Dissertation: The Commitment Credibility of Public-Employee Pensions
My dissertation concerns defined-benefit pensions for public employees. A lack of national regulation has facilitated localized influence in plan policies, creating a real potential for underfunding and unsustainable growth. Maintaining pension promises while keeping governments functioning effectively is one of the fundamental policy challenges of the 21st Century. How does split authority between elected officials and quasi-independent management-boards contribute to variation in plan governance and the ultimate provision of public goods and services?
Though elected officials have the final say over pensions, boards of trustees also influence plan governance. Not a great deal is known about boards or how they shape policies. Boards are composed of politically and non-politically appointed members, as well as active and retired employees. Plan active-employee size turns out to be the best predictor of membership, suggesting that employee voice expands as plans cover more workers. Using both fixed effects and instrumental variables approaches, I show how boards shape plans' policies and funded levels. Active and retired members shape discount rates, while active membership is positively associated with funded ratios. Interestingly, gridlock is also associated with higher discount rates. However, I find that plans' actual investment returns are poor predictors of expected returns, irrespective of board composition. While boards offer a venue through which states can manage funds, they are not suited to solving pensions' governance challenges alone.
While the payment of pension benefits is mandatory, states do not have to make their Annual Required Contributions (ARCs) into funds. I ask what factors are associated making these payments. Politicians appear especially committed to making payments into plans covering police and fire employees. They also make smaller contributions when pensions' other two revenue streams increase: investment returns and employee contributions. Thus, politicians prefer not to devote money to pensions when possible. However, they do commit to pensions when it is politically expedient, as is the case when demonstrating support for police and fire employees.
"Should I Stay or Should I Go: Public-Employee Pensions and Retirements." Deferred pension income ought to encourage public employees to remain in their jobs for long and predictable periods of time, stabilizing retirement rates. However, it is unknown if and how pensions actually do that. This article uses new data on service retirements collected from numerous state-employee plans between 2001 and 2019 to examine this key element of the relationship between pensions and personnel. The results indicate that greater employee contributions are associated with more retirements. There is some evidence that retirements increase as other plan policies, such as early retirement bonus annuities, become more generous. Thus, pensions do matter for retirements, though in complex and multi-faceted ways. As states reform pensions to curb rising costs, they should keep pensions' personnel impacts in mind.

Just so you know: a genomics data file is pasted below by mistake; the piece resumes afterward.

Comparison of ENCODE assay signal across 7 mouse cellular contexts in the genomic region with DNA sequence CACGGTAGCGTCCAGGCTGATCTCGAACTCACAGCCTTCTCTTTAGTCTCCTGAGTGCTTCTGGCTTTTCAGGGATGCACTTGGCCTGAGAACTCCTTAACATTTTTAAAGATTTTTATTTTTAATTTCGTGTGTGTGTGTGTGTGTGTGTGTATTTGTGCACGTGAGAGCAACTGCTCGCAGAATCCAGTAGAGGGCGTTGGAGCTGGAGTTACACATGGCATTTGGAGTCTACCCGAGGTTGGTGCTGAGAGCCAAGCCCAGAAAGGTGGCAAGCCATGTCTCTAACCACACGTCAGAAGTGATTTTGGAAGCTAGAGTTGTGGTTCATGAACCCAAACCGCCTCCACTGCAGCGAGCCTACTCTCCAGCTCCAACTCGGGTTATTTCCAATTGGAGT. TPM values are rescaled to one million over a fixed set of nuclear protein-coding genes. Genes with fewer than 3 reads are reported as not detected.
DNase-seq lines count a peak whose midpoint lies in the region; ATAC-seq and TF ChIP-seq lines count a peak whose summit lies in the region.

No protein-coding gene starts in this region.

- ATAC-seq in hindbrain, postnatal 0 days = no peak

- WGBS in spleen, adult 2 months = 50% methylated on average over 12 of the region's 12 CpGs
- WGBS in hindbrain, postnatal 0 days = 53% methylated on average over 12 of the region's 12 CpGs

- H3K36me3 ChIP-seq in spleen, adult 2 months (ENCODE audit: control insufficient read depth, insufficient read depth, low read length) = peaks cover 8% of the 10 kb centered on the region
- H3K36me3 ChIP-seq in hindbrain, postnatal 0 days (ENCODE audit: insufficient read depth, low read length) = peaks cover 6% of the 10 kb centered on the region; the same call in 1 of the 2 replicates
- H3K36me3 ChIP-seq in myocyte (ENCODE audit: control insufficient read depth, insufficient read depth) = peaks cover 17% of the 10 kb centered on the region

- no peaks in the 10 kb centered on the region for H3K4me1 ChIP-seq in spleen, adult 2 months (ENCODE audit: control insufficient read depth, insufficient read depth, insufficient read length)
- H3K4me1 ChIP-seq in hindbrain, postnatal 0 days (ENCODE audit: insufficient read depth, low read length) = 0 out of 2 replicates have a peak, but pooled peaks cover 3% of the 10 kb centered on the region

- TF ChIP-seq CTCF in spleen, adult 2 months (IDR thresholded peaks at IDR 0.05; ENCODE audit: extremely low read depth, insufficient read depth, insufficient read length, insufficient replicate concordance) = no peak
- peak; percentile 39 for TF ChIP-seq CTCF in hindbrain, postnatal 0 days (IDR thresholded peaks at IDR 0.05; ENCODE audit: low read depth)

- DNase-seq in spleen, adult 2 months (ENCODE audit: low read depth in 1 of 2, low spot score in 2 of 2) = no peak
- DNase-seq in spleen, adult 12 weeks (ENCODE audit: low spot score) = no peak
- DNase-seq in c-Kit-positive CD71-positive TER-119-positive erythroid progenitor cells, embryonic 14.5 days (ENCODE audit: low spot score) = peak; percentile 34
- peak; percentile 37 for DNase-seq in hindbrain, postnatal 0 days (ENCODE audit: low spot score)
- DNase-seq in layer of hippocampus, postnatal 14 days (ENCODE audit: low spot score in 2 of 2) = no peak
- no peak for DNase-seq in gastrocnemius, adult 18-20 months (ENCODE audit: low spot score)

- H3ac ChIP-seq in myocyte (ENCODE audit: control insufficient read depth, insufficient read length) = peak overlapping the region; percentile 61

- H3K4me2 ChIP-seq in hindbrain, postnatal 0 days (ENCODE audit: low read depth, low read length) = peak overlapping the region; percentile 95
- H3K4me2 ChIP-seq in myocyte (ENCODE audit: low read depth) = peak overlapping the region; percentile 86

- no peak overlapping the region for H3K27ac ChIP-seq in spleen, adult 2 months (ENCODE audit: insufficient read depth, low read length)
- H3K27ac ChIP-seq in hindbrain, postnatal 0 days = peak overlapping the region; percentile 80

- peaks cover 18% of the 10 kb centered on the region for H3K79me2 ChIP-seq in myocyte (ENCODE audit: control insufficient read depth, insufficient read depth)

We develop and assess an elite-information account of representation. Politicians face uncertainty about voter opinion, and use previous vote-margins to gauge future electoral outcomes. Losses in vote support elicit ideological moderation given new information about electorates. To test this account, we use rain around Election Day as a natural experiment in voting in U.S. House races from 1956 to 2008. We find each additional inch of rainfall exogenously dampens Democratic vote-margins and shifts incumbents rightward in subsequent Congresses. We find responsiveness mainly in competitive districts, and by Democrats rather than Republicans, suggesting a party asymmetry in representation. Overall, we highlight the importance of elite information uncertainty in the electoral connection, and show that idiosyncratic electoral effects can meaningfully impact legislative behavior.
Using publicly available data on campaign disbursements, we examine gender gaps in staffing and compensation for congressional campaigns between 2010 and 2016.We find significant differences in both staff representation and pay on the basis of gender. Women make up a lower proportion of campaigns' staffs, on average, and receive less compensation overall than their male counterparts. These disparities are present across a wide variety of campaigns, but are exacerbated by partisanship, candidate gender, and incumbency status. We find that staffing and wage gaps are larger for Republican candidates, male candidates, and challengers. These findings provide new insight into distinctions in the political networks between Democrats and Republicans and the pipeline of future political candidates.